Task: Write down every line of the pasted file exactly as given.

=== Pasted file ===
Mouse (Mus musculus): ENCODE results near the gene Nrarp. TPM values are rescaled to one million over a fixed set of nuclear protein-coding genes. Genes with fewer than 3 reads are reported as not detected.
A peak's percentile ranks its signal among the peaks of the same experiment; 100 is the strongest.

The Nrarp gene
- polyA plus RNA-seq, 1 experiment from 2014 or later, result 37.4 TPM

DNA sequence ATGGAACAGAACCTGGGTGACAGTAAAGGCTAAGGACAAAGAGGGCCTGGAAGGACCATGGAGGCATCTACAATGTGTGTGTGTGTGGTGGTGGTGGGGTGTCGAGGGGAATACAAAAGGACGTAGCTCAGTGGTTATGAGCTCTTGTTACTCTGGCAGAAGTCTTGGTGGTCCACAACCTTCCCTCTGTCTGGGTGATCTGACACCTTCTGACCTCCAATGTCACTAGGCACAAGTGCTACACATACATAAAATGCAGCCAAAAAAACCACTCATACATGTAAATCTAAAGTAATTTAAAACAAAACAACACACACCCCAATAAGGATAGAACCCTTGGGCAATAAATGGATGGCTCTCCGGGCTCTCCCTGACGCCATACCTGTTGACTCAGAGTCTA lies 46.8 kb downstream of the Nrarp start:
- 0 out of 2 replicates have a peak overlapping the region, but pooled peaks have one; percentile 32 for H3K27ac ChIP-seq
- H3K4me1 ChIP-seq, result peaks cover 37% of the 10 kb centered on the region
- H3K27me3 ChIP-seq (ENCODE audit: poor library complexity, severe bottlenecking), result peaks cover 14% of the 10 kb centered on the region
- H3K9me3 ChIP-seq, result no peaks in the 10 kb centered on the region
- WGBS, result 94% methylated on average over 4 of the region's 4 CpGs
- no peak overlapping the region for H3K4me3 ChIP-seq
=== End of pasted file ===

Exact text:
Mouse (Mus musculus): ENCODE results near the gene Nrarp. TPM values are rescaled to one million over a fixed set of nuclear protein-coding genes. Genes with fewer than 3 reads are reported as not detected.
A peak's percentile ranks its signal among the peaks of the same experiment; 100 is the strongest.

The Nrarp gene
- polyA plus RNA-seq, 1 experiment from 2014 or later, result 37.4 TPM

DNA sequence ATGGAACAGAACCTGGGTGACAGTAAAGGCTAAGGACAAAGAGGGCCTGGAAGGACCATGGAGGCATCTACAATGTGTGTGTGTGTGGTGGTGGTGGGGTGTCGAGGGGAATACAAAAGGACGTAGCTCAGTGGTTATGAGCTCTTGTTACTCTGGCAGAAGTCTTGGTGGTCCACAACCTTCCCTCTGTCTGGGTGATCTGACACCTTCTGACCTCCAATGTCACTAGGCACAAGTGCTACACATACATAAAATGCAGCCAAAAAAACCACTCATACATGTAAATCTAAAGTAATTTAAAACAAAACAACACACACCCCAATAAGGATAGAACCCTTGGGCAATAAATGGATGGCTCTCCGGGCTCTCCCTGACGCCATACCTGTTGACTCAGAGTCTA lies 46.8 kb downstream of the Nrarp start:
- 0 out of 2 replicates have a peak overlapping the region, but pooled peaks have one; percentile 32 for H3K27ac ChIP-seq
- H3K4me1 ChIP-seq, result peaks cover 37% of the 10 kb centered on the region
- H3K27me3 ChIP-seq (ENCODE audit: poor library complexity, severe bottlenecking), result peaks cover 14% of the 10 kb centered on the region
- H3K9me3 ChIP-seq, result no peaks in the 10 kb centered on the region
- WGBS, result 94% methylated on average over 4 of the region's 4 CpGs
- no peak overlapping the region for H3K4me3 ChIP-seq